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OPINION: Africans are fighting to protect our oceans, food and jobs

Wednesday, 8 June 2022 10:00 GMT

Senegal's President Macky Sall welcomes German Chancellor Olaf Scholz upon his arrival in Dakar, Senegal May 22, 2022. REUTERS/Andreas Rinke

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* Any views expressed in this opinion piece are those of the author and not of Thomson Reuters Foundation.

Offshore gas exploration now threatens the sealife that West Africans depend on in whole new ways

Aliou Ba is senior oceans campaigner at Greenpeace Africa; Andree Böhling is a political advisor at Greenpeace Germany

What a difference six months makes. Last December, there was a surge of environmental optimism when Olaf Scholz became Germany’s Chancellor after pledging to “halt man-made climate change”. Germany has also been one of the key countries to sign the COP26 statement on clean energy, committing itself to ending public support for foreign fossil fuel projects by the end of 2022.

But last month the same Olaf Scholz offered to help develop offshore gas production in Senegal in a project that would destroy a giant coral reef, use up to 1% of the world's 1.5C carbon budget and degrade West Africa’s already vandalised marine environment.

Why the change of heart? Scholz says it’s because Germany wants to become independent from Russian gas. But the only genuine way to end dependence on fossil fuels and advance democracy is by reducing their consumption altogether.

In Senegal there is enough sun and wind to share with the world, and those clean and sustainable energy sources are the only way to protect it from more climate disasters. If Senegal and other governments on the continent focused on that vital task, rather than handing over dirty gas and oil contracts to European big business, then those sustainable industries would also create millions of skilled, well-paid jobs across Africa.

Last month the former heads of the African Development Bank and the World Trade Organisation described how Europe and Africa would both benefit from EU investment in African green energy.

But instead, the EU is enabling the German government’s scramble for Senegal’s gas. After lobbying by the fossil fuel industry, the EU Commission has made the anti-science decision to label fossil gas – which is the single most polluting fuel in Europe – as “sustainable”.

And whatever the EU offers to buy, Macky Sall – Senegal’s President and current chair of the African Union – is enthusiastic to sell. That is dangerously short-sighted.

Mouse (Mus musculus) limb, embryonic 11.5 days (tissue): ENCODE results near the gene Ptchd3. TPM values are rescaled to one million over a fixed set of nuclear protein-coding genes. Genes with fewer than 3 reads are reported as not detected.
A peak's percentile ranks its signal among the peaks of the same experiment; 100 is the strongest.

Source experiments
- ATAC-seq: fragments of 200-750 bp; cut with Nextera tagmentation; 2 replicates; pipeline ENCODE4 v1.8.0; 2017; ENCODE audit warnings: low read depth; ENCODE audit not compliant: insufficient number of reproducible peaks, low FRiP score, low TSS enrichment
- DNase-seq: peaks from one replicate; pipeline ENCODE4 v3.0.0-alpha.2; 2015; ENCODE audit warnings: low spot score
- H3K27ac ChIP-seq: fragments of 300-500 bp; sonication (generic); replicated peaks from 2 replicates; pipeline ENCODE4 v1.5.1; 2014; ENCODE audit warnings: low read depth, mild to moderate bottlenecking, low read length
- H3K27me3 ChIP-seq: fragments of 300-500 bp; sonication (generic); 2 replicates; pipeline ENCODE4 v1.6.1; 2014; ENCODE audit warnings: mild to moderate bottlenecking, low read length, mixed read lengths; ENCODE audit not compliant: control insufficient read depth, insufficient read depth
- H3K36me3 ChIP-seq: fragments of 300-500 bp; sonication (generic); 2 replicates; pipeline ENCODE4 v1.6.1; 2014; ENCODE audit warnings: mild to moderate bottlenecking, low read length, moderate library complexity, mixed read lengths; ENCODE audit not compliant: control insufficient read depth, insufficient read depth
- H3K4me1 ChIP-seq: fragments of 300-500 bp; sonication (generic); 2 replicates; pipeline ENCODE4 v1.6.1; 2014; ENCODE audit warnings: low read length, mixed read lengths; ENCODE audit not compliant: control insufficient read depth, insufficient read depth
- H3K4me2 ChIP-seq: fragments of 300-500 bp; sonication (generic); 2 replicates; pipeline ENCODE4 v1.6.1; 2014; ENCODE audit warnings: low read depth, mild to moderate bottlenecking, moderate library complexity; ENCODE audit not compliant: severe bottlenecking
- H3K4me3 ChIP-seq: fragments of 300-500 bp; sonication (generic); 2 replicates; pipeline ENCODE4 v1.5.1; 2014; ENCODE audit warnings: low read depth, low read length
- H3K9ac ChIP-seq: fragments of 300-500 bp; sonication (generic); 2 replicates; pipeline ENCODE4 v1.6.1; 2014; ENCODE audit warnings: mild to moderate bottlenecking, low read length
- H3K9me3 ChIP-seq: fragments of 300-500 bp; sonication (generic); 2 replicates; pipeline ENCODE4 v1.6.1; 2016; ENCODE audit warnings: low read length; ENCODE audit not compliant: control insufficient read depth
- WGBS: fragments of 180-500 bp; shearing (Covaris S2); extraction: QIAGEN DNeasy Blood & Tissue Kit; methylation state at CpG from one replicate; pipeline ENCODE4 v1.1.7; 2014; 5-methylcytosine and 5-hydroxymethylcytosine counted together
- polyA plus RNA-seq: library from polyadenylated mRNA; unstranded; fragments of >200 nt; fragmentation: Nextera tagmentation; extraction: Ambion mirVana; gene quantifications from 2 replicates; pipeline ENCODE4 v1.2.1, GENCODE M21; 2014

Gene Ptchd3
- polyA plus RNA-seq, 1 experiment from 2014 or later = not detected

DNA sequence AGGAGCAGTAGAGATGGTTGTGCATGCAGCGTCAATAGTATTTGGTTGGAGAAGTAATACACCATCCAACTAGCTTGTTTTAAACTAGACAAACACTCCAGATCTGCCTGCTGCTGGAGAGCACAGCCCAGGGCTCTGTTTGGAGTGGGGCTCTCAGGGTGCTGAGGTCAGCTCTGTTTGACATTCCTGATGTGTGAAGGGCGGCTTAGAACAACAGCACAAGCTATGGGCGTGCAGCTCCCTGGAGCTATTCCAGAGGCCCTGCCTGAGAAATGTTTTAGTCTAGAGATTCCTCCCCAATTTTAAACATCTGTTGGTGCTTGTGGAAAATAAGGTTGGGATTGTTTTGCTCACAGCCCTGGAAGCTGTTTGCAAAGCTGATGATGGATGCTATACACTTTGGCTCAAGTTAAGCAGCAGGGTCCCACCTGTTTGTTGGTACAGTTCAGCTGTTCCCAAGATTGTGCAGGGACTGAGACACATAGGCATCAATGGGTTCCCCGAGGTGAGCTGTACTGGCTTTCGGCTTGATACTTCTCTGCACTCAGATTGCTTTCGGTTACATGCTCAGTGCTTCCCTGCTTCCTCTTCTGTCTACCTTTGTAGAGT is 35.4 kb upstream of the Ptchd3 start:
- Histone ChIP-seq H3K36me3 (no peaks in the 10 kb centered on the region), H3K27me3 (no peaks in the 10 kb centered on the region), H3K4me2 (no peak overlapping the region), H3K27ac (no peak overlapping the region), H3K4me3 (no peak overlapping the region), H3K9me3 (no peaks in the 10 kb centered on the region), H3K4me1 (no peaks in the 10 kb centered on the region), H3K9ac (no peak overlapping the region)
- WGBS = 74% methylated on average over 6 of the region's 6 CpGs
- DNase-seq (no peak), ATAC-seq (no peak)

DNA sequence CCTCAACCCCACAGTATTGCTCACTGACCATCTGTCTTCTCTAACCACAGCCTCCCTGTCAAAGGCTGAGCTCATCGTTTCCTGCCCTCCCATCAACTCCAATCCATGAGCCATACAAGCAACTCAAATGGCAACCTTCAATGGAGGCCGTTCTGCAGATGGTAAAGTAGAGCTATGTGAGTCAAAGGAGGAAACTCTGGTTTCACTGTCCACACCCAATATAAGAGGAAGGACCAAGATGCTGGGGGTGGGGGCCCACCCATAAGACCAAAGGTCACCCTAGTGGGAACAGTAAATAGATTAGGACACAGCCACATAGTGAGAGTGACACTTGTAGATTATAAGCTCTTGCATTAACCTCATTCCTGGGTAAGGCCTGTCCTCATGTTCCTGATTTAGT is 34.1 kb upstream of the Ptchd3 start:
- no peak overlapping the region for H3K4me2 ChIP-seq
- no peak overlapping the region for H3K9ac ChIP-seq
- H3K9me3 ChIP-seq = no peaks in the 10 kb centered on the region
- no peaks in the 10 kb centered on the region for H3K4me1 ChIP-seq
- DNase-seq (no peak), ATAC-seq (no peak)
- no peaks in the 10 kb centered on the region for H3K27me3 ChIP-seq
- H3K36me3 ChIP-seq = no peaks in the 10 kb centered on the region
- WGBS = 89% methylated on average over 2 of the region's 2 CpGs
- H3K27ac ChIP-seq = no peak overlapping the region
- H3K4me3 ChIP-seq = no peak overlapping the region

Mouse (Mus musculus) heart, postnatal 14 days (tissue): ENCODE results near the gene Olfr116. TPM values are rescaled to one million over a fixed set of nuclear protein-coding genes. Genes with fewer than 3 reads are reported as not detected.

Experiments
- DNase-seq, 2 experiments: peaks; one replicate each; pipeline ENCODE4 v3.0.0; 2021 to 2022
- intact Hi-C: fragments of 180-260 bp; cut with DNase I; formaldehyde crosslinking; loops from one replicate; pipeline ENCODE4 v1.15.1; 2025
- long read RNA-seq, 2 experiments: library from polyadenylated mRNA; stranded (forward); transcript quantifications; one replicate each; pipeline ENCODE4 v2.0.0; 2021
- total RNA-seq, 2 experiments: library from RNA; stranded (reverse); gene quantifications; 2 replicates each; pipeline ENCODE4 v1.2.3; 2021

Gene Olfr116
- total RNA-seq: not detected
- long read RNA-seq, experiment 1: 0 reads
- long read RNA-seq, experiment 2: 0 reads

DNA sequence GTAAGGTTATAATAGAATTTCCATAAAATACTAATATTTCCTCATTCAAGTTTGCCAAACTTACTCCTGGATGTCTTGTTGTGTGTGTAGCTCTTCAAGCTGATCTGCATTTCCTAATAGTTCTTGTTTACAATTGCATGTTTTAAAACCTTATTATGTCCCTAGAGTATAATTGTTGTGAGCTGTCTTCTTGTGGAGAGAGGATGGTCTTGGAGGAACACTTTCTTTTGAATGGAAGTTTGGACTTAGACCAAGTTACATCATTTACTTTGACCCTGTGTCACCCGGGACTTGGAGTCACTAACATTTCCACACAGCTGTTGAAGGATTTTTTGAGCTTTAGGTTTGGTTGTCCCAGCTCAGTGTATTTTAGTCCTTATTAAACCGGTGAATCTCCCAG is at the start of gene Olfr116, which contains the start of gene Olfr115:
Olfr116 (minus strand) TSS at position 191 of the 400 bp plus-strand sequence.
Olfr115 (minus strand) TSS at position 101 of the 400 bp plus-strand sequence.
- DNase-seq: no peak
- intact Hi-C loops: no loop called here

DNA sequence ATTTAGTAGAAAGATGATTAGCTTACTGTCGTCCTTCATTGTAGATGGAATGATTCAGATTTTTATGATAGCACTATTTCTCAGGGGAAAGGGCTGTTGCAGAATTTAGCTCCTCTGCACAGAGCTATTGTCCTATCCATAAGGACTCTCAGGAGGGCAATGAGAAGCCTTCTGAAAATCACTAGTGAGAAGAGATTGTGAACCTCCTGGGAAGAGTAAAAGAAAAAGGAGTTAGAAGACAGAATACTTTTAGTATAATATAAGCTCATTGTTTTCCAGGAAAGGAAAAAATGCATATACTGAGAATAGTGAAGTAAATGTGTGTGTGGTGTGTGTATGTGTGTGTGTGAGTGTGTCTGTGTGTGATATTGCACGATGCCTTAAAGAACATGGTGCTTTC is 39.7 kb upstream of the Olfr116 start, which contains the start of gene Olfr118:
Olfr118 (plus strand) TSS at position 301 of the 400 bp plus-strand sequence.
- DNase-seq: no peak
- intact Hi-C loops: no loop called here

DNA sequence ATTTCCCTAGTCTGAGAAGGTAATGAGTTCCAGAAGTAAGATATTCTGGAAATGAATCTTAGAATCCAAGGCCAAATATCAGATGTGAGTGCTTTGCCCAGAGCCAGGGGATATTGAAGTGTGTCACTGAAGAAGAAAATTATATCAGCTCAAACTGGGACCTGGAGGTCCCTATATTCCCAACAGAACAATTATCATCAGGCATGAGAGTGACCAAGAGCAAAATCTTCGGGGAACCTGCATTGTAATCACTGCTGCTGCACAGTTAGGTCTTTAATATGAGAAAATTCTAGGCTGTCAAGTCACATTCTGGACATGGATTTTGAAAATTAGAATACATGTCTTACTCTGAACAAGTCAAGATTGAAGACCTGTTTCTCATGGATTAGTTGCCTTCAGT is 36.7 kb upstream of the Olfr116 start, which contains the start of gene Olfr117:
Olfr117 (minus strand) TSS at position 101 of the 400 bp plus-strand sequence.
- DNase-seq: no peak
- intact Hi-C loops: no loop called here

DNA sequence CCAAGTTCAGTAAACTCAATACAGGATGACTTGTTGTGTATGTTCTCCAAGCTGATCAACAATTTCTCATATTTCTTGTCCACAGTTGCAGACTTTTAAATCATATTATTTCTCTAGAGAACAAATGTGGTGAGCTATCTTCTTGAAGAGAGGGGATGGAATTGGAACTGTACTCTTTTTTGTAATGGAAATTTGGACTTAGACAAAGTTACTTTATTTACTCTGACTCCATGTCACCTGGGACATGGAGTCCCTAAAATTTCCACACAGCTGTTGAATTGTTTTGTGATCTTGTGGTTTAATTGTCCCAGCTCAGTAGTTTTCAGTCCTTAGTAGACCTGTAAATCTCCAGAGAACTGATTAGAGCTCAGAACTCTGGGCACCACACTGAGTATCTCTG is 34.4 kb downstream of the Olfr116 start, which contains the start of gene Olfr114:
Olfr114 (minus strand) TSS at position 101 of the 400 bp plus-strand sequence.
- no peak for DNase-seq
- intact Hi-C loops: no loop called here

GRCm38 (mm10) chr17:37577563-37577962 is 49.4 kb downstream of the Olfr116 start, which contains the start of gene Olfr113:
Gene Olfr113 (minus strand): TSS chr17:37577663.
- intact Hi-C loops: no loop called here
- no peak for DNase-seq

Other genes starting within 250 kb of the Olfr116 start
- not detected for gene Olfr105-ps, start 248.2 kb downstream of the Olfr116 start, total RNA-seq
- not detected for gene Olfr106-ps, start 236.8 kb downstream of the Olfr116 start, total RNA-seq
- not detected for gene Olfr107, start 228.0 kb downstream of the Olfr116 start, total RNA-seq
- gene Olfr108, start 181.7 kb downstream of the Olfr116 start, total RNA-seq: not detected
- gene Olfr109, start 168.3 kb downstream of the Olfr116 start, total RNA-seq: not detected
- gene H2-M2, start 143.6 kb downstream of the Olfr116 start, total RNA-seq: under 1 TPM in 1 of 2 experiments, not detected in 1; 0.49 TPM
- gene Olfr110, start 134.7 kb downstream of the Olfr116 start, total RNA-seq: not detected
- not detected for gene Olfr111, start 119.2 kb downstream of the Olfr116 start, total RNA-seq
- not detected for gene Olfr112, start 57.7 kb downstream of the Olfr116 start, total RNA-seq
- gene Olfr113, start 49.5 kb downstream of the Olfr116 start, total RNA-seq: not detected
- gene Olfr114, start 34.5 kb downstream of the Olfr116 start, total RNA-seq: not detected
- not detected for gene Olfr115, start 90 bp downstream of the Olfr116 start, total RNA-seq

Every single Euro that goes into fossil fuel energy is sponsoring the next drought, flood, or heatwave, and this extreme weather is expected to affect Africa faster and more severely than the rest of the world. The likely consequence of this environmental degradation will be people losing their livelihoods and emigrating illegally, and dangerously.

This kind of exploitation is horribly familiar. Right now, fish from seas where Scholz and Sall want to drill for gas - fish that should be the basic foodstuff of West Africans - are being plundered, and sold as food for farmed fish, animals and pets in Europe, the US and China.

The number of jobs this industrialised fishing sector creates is tiny. Meanwhile the number of jobs it destroys and threatens by ruining fish stocks is enormous, and the human impact of how it forces up food prices is devastating.

And on top of that, the Scholz and Sall offshore gas exploration now threatens the sealife that West Africans depend on in whole new ways. Seismic blasts and deep-sea drilling operations could impact catch rates by exposing the increasingly threatened fish of the region’s seas to extreme noise levels and pollution.

But Africans are fighting to protect their ocean, their food and their jobs. On 8 June - World Ocean Day - fishing communities and civil society groups across West Africa united in a day of protest against the fishmeal and fish oil industry and the politicians that have enabled it. This movement has already forced governments in Mauritania and Senegal to make political concessions - though only time will tell how real those were - and the issue is now a vital one across society and the media. If European big business now starts ravaging their seas with offshore gas platforms, West Africans will fight back against them too. 

In South Africa the message is the same: our oceans are not for sale. There, Greenpeace and others are waging a battle against Shell to stop its plans for offshore seismic blasting. 

Will Scholz and Sall get the message? The former may think his gas plan is an easy answer to a complex geopolitical puzzle, but he’s just created a whole new problem for himself, while in Africa we’re fighting back against the new colonialism of fossil fuel extraction and climate catastrophe.